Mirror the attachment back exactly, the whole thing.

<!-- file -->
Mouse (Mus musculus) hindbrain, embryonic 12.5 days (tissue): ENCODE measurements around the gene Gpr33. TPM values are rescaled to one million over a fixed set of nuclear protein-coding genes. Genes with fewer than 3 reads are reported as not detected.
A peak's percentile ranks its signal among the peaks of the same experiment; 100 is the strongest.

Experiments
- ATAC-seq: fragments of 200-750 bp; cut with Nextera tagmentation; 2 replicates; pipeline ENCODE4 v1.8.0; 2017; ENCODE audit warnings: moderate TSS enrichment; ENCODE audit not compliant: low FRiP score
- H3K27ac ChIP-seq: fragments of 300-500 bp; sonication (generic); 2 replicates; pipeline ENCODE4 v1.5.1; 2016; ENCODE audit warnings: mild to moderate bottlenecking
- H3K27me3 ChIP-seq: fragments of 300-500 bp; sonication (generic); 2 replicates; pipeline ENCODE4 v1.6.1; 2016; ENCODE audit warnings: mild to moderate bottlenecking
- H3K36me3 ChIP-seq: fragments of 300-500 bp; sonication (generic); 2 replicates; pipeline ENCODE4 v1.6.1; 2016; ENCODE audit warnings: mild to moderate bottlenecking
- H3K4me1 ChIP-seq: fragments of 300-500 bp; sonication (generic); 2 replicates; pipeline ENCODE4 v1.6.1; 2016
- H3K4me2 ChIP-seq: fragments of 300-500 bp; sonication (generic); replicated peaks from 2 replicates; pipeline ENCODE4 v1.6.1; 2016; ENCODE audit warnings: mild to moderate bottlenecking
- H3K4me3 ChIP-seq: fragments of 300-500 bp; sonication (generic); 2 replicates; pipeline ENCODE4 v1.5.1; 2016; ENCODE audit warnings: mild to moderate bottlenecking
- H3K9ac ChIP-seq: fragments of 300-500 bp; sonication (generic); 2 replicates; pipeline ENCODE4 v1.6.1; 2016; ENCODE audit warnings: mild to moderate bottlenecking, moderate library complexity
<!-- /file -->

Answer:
Mouse (Mus musculus) hindbrain, embryonic 12.5 days (tissue): ENCODE measurements around the gene Gpr33. TPM values are rescaled to one million over a fixed set of nuclear protein-coding genes. Genes with fewer than 3 reads are reported as not detected.
A peak's percentile ranks its signal among the peaks of the same experiment; 100 is the strongest.

Experiments
- ATAC-seq: fragments of 200-750 bp; cut with Nextera tagmentation; 2 replicates; pipeline ENCODE4 v1.8.0; 2017; ENCODE audit warnings: moderate TSS enrichment; ENCODE audit not compliant: low FRiP score
- H3K27ac ChIP-seq: fragments of 300-500 bp; sonication (generic); 2 replicates; pipeline ENCODE4 v1.5.1; 2016; ENCODE audit warnings: mild to moderate bottlenecking
- H3K27me3 ChIP-seq: fragments of 300-500 bp; sonication (generic); 2 replicates; pipeline ENCODE4 v1.6.1; 2016; ENCODE audit warnings: mild to moderate bottlenecking
- H3K36me3 ChIP-seq: fragments of 300-500 bp; sonication (generic); 2 replicates; pipeline ENCODE4 v1.6.1; 2016; ENCODE audit warnings: mild to moderate bottlenecking
- H3K4me1 ChIP-seq: fragments of 300-500 bp; sonication (generic); 2 replicates; pipeline ENCODE4 v1.6.1; 2016
- H3K4me2 ChIP-seq: fragments of 300-500 bp; sonication (generic); replicated peaks from 2 replicates; pipeline ENCODE4 v1.6.1; 2016; ENCODE audit warnings: mild to moderate bottlenecking
- H3K4me3 ChIP-seq: fragments of 300-500 bp; sonication (generic); 2 replicates; pipeline ENCODE4 v1.5.1; 2016; ENCODE audit warnings: mild to moderate bottlenecking
- H3K9ac ChIP-seq: fragments of 300-500 bp; sonication (generic); 2 replicates; pipeline ENCODE4 v1.6.1; 2016; ENCODE audit warnings: mild to moderate bottlenecking, moderate library complexity